Marc Hall’s story with the Tigers is marked by a record and a tragedy.
On July 5, 1914, Hall established a team record that likely will never be broken. He pitched 13 innings in relief against the St. Louis Browns in Navin Field in Detroit. It is a record that has been approached but not broken in more than 100 years.
Tragically, he was dead less than eight months later.
Hall appeared in just six games after his 13-inning relief effort before his season was ended when he was diagnosed with diabetes. It was determined his season was over with a 2.69 ERA.
The Tigers released him that summer, but Hall was determined to make it back to the game. He reported to the Tigers’ spring camp in Gulfport, Miss., even though he was no longer with the team. Hall knew he wasn’t in shape to make a major-league roster, but he hoped to show enough to land in the minors, according to The Sporting News.
Hall became ill again in the spring and returned to his home in Joplin, Mo., where he died on February 24, 1915, at the age of 27.
Hall came to the Tigers in 1913 with much promise after two fine seasons with the Omaha Rourkes of the Class A Western League. His short major-league resume wasn’t as promising. He began his professional career in 1909 at age 21. The following season, he joined his hometown ballclub, the Joplin Miners of the Class C Western Association, and posted a 21-9 record for a combined 41-21 mark in two seasons in that league. It earned him a spot with the St. Louis Browns that season.
Hall’s debut season was less than stellar. He was 1-7 with a 4.27 ERA. He walked 31 batter in 46 and one-third innings, leading to an unsightly 1.748 WHIP, and he returned to the minors for the 1911 season. He spent two seasons with the Rourkes. After going 17-17 in 1911, Hall broke through with a 25-9 mark in 1912, setting the stage for him to join Detroit in 1913.
Hall made his Tigers debut in the second game of the season. He allowed one hit in two scoreless relief innings against the Browns, his former team, earning a start six days later at home, again against the Browns. Hall went the distance, allowing three runs (two earned) as Detroit edged St. Louis 4-3.
It was the beginning of a fine year for Hall, who rotated between the rotation and the bullpen but made more starts than relief appearances. He finished 10-12 with a 3.27 ERA in 30 games (21 starts). His control was somewhat improved as he walked 79 in 165 innings – not great but much better than in 1910.
Hall’s 1913 highlight came on June 1, when he tossed a four-hit shutout in a 1-0 victory over the Chicago White Sox at Comiskey Park in Chicago. He also collected a hit in the game. The following month, Hall struck out 10 batters in a game against the Washington Senators at Navin Field in Detroit.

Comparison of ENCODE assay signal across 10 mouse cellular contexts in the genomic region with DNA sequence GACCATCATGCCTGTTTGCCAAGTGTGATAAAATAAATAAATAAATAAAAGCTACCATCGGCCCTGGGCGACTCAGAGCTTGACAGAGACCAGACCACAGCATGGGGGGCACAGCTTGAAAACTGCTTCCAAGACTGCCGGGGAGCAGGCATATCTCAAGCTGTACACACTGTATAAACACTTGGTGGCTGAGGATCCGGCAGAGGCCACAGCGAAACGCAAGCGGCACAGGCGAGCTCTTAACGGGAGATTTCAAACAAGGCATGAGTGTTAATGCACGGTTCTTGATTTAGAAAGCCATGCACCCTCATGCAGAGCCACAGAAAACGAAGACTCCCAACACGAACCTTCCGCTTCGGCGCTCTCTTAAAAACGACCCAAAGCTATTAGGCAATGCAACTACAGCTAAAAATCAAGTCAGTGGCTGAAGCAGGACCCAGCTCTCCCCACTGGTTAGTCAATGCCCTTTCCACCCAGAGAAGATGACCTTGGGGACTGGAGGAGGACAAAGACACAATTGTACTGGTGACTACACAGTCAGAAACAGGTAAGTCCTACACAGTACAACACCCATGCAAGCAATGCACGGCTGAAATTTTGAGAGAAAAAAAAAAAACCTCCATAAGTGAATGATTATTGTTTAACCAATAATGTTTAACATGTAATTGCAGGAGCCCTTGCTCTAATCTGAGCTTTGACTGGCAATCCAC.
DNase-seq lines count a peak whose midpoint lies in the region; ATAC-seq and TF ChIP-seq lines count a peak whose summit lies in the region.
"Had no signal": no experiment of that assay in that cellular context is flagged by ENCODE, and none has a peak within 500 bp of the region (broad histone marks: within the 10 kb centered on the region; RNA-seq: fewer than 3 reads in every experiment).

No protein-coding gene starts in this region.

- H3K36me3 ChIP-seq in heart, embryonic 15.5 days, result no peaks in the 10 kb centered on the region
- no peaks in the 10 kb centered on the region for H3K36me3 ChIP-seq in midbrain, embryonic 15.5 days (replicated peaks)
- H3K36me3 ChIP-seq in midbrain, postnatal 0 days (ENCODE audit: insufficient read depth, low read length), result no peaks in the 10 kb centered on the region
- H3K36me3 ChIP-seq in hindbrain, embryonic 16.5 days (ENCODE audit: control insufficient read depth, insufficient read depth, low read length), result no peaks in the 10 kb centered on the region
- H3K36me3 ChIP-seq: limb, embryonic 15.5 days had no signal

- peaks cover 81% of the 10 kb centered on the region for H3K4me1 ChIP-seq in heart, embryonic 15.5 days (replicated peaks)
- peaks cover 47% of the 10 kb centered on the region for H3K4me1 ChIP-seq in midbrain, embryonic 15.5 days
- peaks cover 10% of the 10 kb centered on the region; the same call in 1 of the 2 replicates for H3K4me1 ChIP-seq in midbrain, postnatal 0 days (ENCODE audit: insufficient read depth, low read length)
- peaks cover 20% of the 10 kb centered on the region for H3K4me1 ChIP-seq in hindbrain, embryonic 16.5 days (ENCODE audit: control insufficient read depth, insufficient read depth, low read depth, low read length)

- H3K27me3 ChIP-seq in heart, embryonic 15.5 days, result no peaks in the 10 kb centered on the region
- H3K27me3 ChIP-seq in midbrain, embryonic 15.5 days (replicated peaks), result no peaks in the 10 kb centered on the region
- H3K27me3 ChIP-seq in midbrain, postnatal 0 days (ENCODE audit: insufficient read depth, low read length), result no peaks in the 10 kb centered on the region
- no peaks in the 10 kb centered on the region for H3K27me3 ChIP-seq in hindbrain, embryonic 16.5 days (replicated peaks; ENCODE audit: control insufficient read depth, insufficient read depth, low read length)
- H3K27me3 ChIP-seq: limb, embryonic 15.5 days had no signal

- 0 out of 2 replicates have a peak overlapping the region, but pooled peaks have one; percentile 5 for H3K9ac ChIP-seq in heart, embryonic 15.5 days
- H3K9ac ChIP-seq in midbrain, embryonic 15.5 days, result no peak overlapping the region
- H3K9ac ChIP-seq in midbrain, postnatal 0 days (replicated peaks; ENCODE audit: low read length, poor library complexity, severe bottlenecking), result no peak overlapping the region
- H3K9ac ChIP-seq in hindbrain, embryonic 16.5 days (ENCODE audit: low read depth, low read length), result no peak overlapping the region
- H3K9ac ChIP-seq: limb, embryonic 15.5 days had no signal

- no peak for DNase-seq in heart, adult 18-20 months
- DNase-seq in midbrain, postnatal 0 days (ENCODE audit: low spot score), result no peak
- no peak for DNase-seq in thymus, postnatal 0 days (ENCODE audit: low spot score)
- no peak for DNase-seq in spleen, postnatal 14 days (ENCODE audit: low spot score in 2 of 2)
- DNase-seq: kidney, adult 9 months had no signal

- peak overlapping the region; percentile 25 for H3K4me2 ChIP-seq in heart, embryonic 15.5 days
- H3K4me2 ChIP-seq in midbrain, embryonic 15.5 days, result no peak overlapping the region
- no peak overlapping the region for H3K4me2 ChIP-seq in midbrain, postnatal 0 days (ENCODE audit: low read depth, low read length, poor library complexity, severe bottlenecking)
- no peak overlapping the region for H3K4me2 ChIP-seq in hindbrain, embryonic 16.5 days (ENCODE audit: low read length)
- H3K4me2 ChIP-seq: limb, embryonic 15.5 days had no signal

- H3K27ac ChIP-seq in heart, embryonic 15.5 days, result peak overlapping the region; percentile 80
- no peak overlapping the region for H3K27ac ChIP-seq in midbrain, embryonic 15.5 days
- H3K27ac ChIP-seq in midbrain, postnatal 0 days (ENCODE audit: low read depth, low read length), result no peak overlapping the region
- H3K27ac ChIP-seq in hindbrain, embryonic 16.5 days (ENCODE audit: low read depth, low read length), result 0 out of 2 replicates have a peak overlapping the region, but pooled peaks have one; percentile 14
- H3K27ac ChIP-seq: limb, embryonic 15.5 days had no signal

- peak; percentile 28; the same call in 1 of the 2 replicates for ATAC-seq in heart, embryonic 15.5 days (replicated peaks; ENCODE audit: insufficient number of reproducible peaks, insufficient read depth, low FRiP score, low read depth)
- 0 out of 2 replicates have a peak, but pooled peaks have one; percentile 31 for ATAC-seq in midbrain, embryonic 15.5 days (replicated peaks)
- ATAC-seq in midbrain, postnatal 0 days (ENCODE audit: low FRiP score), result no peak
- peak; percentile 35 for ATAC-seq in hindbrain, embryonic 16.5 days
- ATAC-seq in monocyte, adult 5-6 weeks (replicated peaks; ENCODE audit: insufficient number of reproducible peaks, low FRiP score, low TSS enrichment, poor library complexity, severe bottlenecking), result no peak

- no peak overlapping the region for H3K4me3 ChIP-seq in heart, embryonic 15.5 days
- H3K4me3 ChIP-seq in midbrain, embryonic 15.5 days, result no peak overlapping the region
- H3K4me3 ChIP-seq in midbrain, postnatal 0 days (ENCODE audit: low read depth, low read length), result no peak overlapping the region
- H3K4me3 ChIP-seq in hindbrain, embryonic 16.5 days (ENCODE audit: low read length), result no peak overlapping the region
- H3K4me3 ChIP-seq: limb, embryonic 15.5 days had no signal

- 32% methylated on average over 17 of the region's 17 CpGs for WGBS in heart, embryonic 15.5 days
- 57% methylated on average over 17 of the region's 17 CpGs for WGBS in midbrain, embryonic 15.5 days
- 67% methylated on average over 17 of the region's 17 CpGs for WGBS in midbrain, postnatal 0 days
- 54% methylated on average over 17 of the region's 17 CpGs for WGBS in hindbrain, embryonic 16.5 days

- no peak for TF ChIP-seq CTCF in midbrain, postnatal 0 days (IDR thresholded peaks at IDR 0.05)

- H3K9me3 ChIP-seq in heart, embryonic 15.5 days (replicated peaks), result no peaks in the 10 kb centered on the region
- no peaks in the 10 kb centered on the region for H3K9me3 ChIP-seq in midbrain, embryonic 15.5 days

Hall’s season came to an end when he broke a foot fielding a bunt in the middle of August and missed the rest of the season. With a decent rookie season under his belt, Hall came to camp in 1914 with a lot of promise. The Tigers kept him in the bullpen for the most part as he made just eight starts in 25 games. He improved his control for the second year in a row, walking just 27 in 90 and one-third innings.
He entered the franchise record book on July 5, 1914, when he pitched 13 innings in relief against the Cleveland Indians at Navin Field in Detroit.
“He is proving to be the right man for Manager Jennings to send in to finish games and to use when he hasn’t one of his other regular men available,” The Sporting News reported in its July 23, 1914, edition. “Hall is likely to stick with the club for a long time as just that sort of pitcher. He hasn’t enough stuff to become a star, but he is a steady plugger.”
Unfortunately, Hall never got the chance.
“D” TALES: In early July of 1914, the Tigers had back-to-back doubleheaders and were forced to use Marc Hall for a total of 17 and two-third innings in two days.
In the first game of a Fourth of July doubleheader against the Cleveland Indians at Navin Field, Hall relieved starter Jean Dubuc in the fourth inning and tossed four and two-third innings in Detroit’s 10-8 loss. Hall allowed three runs (two earned) on six hits with three walks and no strikeouts.
The next day, the St. Louis Browns were in Detroit for a doubleheader. Starter George Boehler lasted one inning before Hall entered the game with Detroit trailing 3-2. Hall pitched 13 innings and gave up three earned runs on 13 hits with two walks and four strikeouts. The Browns scored in the top of the 14th inning and won 6-5. Hall was tagged with the loss.
Just eight pitchers have thrown more than 13 relief innings since 1913, and the record belongs to Cubs pitcher Zip Zabel, who pitched 18 and one-third innings on June 17, 1915, at West Side Grounds in Chicago.